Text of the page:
Some people choose to own property because they want to create a peaceful rural retreat. Others seek to establish a family homestead, or to build a business such as a farm. Whatever the motivation, economics are a part of the picture.
Many landowners have a mix of activities happening on their property. Forests and wildlands may exist alongside agricultural features like pastures, orchards and cropland. Landowners’ economic goals may vary from simply preserving their current tax status, to covering the costs of maintaining roads, forests and fences. Perhaps the goal is to have a hobby farm that generates income to offset some costs. Other landowners want to have a farm or ranch business that will support their family and future. Some landowners are counting on a future timber harvest to help cover the cost of college for their kids or other expenses.
In this publication, we hope to get you thinking about the economics of land ownership and rural enterprise. We’ll cover:
Western lands have seen a great deal of development in rural areas. Often the best acreage for farming, forestry or wildlife is also desirable to developers and homeowners. States use zoning to protect these natural resources and to provide for conscientious development and growth. Local cities and counties adopt zoning and land-division ordinances that help to implement the statewide plan.
Learn more about Oregon’s land planning goals at the Oregon Department of Land Conservation.
What you do with your land can be affected by the zoning district it occupies. A zoning district is an area of land where certain land uses are permitted. Here are selected examples of zoning districts from Jackson County, Oregon:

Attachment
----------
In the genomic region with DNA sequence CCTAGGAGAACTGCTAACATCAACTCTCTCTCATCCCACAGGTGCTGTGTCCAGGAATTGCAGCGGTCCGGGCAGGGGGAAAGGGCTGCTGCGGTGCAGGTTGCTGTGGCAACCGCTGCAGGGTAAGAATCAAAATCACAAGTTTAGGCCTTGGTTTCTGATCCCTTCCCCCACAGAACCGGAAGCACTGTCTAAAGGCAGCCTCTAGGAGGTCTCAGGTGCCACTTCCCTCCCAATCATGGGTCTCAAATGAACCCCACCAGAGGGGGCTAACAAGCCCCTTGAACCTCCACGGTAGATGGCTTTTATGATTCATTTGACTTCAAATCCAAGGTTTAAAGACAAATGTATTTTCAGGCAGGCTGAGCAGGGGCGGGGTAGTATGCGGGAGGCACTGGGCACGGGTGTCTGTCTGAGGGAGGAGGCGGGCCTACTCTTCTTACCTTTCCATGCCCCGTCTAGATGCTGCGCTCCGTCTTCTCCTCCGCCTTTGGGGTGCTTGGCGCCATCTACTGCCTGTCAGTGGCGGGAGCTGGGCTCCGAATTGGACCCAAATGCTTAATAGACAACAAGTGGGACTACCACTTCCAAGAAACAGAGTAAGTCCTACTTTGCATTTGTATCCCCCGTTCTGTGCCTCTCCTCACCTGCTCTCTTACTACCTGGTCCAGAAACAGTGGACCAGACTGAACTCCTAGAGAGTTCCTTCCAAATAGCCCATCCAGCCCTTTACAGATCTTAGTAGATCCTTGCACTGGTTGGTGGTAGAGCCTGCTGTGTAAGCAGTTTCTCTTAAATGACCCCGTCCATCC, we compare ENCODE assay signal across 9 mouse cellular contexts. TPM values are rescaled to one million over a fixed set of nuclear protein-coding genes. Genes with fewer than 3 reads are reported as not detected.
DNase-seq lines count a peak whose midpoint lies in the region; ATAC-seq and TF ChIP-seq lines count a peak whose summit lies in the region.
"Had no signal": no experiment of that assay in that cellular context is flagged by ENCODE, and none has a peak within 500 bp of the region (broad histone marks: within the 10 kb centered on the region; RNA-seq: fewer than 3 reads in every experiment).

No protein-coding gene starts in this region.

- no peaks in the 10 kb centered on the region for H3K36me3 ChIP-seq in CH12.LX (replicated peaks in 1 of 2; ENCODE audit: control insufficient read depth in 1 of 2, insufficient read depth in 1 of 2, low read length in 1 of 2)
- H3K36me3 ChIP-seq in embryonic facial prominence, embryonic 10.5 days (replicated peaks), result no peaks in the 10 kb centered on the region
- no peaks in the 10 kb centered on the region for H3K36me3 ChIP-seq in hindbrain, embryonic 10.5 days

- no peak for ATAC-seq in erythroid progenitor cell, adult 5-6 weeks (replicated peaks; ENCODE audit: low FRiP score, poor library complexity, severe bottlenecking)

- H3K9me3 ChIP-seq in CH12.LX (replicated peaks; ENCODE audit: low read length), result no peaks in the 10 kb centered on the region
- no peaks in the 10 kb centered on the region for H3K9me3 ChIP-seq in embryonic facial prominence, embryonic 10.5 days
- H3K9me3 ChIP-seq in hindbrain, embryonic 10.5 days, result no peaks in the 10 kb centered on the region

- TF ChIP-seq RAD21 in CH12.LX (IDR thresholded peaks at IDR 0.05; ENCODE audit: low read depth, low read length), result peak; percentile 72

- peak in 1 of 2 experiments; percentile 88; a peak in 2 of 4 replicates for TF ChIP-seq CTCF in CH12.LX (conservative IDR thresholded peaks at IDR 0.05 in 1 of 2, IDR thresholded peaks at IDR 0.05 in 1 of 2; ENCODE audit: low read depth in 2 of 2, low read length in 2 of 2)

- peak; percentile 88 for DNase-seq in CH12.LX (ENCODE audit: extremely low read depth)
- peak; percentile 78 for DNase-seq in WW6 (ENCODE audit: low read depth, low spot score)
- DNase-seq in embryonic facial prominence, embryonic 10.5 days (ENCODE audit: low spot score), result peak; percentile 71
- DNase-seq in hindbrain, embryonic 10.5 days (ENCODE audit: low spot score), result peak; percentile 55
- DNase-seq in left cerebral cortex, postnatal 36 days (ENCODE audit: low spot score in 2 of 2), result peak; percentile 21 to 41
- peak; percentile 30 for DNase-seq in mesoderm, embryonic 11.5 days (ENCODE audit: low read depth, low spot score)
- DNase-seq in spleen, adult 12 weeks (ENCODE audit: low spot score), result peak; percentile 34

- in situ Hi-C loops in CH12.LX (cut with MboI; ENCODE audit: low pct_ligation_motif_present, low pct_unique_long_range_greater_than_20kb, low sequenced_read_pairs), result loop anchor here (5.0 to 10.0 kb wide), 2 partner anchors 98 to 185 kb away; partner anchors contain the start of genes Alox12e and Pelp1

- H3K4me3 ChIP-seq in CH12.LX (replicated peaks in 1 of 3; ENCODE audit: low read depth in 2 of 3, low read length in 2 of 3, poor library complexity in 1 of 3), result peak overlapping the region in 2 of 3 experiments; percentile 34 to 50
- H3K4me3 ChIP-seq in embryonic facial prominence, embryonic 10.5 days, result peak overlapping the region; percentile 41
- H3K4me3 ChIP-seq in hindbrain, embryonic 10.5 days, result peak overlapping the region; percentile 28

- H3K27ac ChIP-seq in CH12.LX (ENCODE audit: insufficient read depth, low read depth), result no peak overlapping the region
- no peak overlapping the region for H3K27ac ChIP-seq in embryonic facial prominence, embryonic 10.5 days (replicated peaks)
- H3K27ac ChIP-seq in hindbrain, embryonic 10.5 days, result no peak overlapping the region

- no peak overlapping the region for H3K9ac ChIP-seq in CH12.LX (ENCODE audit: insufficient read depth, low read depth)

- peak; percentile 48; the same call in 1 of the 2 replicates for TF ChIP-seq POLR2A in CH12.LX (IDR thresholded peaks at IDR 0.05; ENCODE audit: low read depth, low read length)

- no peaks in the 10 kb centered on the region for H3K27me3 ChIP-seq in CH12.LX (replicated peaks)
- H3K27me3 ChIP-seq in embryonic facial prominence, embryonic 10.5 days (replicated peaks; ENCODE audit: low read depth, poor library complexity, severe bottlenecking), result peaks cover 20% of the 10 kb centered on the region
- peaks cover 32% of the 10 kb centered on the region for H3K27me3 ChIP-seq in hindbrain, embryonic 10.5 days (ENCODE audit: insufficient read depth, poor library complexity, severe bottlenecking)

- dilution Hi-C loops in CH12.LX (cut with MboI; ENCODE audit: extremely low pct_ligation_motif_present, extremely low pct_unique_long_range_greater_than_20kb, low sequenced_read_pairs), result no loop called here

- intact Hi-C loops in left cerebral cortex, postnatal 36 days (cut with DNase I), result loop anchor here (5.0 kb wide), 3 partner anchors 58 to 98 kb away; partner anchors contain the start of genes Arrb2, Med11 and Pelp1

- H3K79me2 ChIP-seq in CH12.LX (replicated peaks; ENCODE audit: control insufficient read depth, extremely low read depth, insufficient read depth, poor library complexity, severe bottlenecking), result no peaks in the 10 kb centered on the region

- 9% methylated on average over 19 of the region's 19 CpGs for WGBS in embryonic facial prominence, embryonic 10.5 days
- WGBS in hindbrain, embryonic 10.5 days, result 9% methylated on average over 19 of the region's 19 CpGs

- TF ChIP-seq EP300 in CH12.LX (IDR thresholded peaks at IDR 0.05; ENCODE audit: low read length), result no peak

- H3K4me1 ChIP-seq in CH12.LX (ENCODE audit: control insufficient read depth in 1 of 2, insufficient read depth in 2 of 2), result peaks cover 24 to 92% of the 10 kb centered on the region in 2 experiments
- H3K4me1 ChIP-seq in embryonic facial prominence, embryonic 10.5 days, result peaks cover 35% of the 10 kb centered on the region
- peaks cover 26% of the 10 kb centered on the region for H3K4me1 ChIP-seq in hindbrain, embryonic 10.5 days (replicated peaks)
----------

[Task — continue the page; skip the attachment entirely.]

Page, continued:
Regardless of your zoning, your land could have a special assessment — a kind of tax deferral — that would put it into a different property type or class, potentially lowering its taxable value. This could mean a big savings in tax payments. Below are some examples of special assessment categories applied to rural land. If you have any of these special assessments, you will need to know what is required to maintain that designation. In some cases, a change in land use practices, such as a decision to stop farming, may trigger a higher tax rate.
Check with your local county government planning and assessor’s departments to make sure that you understand the possibilities and requirements for your land and how they affect your property taxes.
Even under the best circumstances, rural land requires a certain amount of maintenance. You may need to thin forests for fire safety. You may have a weed problem or a road that needs maintenance. You may need new equipment to modernize the way you grow crops. These projects require work and capital. Most landowners would like to find ways to help offset some of these costs and maybe some of the effort.
State and federal agencies sometimes provide funding to private owners to help with the cost of land management or production improvements. Money could be available for things such as forest fuels reduction, noncommercial thinning, manure management, farming efficiency, weed abatement, streamside tree planting and wildlife habitat projects, or to help homeowners create defensible space around their homes for wildfire safety. Some of these are cost-share programs, requiring the landowner to put up a percentage of the funding or complete some of the work. They can make a significant dent in the cost of needed work. Programs often target specific geographic areas based on agency priorities and the availability of federal funding. Contact the Oregon Department of Forestry, the Natural Resources Conservation Service, the Farm Service Agency or your local Soil and Water Conservation District and ask about current opportunities. ODF may also help offset the cost of a consultant to write a forest management plan.
Explore My Land Plan to discover some financial incentive programs for forested lands
There are other creative ways to reduce expenses, such as: